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Topic – The Wise Chief and His Wife

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The Wise Chief and His Wife

Based On a Folktale From Africa

There was once a village with a very wise chief. All the people in the village brought their problems to him. This pleased the chief greatly. He was proud that the villagers respected his wisdom.

One day, an old man came to see the chief. “My four goats have been stolen!” he cried. “I am sure my neighbour did it. Please help me.”

The chief sent for the neighbour. When he arrived, the chief asked him if he had stolen the goats. “Certainly not!” exclaimed the neighbour. “I would never steal.”

The chief saw that this would be a difficult problem to solve, but this pleased him. Once again he would use his wisdom to find a solution and, once again, the villagers would be impressed by how wise he was.

The chief thought for a moment and said, “I will give you a question to answer.” He turned to the old man. “If you give me the best answer, I will order your neighbour to give you four goats.” Then he turned to the neighbour and said, “If you come up with the best answer, you may keep all your goats.”

The old man and his neighbour agreed to the chief’s plan. “Here is the question,” announced the chief. “What is the fastest thing in the world? Do not come back until you have an answer. Do not ask anyone for help.” The two men went home, scratching their heads and wondering what the best answer might be.

The old man could not think of an answer, so he asked the question to his daughter Shamika, who was both wise and beautiful. Right away, she came up with an answer. The old man was sure it was the best answer to the question.

The very next morning, the old man went to see the chief. “The question is not that difficult,” the old man replied. “Time is the fastest thing in the world. It always goes too fast and we never have enough of it.”

“Is this your own answer?” asked the chief. “If you lie, you will be punished.”

The old man confessed. “My daughter Shamika helped me. She is very wise.”

“Her answer is an excellent one,” said the chief. “I would like to meet this daughter who is so very wise.”

Soon after, the old man presented Shamika to the chief. The chief was impressed by both her wisdom and her beauty. He asked Shamika to marry him, and she accepted.

“There is one rule,” said the chief. “You must not interfere with problems the villagers bring to me.” The chief did not want people to think there was anyone in the village as wise as he was. “When we are married, everything in my house will be yours. But if you break this rule, I will send you back to your father.”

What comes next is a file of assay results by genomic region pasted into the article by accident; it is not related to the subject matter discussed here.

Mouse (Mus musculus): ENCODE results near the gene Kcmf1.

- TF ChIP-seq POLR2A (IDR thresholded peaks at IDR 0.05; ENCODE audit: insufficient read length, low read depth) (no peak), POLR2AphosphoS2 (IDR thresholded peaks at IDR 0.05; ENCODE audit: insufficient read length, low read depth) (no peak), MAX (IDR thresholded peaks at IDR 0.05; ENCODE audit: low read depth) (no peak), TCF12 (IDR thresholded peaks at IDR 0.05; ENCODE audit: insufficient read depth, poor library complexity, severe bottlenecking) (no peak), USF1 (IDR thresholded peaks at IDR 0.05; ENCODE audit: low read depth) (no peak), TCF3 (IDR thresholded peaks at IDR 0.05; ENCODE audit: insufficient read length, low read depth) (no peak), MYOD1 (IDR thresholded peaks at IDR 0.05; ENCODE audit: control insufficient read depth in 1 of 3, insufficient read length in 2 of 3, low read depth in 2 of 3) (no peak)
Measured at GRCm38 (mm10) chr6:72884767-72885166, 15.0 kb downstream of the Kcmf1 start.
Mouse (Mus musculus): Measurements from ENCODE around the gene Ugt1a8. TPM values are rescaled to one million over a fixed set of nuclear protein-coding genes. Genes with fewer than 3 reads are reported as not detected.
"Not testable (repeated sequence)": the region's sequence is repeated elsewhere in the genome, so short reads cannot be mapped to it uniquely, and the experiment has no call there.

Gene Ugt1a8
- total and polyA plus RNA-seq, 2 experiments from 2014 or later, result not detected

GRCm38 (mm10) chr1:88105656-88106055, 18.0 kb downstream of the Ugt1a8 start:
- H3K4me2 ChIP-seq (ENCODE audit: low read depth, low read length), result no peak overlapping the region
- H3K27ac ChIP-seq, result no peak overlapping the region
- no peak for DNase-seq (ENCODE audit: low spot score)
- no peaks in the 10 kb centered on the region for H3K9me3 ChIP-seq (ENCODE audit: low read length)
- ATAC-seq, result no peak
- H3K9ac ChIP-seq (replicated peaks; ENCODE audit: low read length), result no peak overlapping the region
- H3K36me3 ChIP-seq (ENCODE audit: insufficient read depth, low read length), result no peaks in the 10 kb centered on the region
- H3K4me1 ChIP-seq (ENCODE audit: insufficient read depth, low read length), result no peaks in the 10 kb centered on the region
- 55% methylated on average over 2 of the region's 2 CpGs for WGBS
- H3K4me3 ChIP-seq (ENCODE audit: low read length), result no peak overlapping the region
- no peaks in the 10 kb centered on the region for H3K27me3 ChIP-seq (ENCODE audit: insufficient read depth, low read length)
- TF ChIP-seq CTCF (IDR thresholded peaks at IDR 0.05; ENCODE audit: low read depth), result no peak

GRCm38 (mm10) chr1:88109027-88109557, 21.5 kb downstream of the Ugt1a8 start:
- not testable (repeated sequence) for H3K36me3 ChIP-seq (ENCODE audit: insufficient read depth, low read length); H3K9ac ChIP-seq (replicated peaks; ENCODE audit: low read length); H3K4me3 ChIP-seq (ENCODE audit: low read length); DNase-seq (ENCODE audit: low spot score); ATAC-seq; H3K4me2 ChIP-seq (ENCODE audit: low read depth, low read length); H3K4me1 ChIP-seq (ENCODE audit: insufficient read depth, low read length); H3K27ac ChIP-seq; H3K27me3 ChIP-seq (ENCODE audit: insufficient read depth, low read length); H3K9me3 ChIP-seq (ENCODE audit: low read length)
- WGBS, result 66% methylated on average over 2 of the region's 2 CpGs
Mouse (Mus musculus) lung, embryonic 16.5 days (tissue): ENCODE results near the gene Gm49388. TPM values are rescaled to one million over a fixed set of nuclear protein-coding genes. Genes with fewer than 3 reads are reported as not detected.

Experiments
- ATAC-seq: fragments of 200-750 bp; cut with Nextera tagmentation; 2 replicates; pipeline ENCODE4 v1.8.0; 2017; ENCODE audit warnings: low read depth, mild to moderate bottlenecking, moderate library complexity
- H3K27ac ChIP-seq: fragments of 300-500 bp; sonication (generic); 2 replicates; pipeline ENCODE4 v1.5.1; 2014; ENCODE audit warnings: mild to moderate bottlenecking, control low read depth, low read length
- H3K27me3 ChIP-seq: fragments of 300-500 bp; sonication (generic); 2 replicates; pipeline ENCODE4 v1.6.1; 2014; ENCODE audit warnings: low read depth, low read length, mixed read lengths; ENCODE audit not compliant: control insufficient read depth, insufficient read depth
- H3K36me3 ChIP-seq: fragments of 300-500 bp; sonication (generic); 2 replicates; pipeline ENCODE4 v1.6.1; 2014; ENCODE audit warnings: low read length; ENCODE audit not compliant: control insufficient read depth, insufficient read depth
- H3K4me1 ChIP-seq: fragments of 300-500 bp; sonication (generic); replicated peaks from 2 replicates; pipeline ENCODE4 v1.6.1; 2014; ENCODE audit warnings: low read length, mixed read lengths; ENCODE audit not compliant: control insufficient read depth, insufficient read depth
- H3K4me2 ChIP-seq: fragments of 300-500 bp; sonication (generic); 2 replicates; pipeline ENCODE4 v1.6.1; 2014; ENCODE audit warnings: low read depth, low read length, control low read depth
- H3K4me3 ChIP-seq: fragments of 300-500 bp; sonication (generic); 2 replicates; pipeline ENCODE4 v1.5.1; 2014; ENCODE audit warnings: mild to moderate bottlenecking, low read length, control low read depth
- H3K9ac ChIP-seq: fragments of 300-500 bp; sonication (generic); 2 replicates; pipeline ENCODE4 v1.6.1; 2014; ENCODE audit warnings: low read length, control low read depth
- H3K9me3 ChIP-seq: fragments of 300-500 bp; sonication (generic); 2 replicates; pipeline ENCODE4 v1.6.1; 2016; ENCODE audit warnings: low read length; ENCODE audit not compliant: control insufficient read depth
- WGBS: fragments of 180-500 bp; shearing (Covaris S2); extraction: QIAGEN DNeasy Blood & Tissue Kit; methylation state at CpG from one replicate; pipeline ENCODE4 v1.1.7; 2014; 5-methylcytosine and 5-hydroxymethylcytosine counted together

Shamika agreed, and soon after the two were married.

Before long, two boys in the village came to the chief with a problem. Each boy claimed that the other had stolen one of his sheep. Shamika could tell right away which boy was lying, but she said nothing. The chief gave them a question to answer, and sent them home to think. Shamika went to the boy who had told the truth and gave him an answer to the chief’s question, even though she knew she should not.

The next morning, the boy told the chief the answer Shamika had given him. “Is this your own answer?” asked the chief. “If it is not, I will punish you.”

The boy admitted that he had learned the answer from Shamika. The chief was furious. “I told you all that I have is yours,” he said to Shamika, “yet you broke the one rule I gave you. You must return to your father’s house.”

Shamika asked if she could make the chief one final meal. “Fine,” said the chief. “Then take whatever you want and leave my house.”

Shamika prepared a huge feast of all the chief’s favourite dishes. The chief ate until he could eat no more, and then he fell into a deep sleep.

With the help of some villagers, Shamika carried the sleeping chief to her father’s house. When the chief woke, he demanded to know what was going on.

“You said I could take whatever I wanted,” said Shamika. “The only thing I wanted was you.”

“Where could I find a wife so loving and so wise?” said the chief. “You may return to my home with me. Only a fool would send you away, and I am much too wise to do that.”


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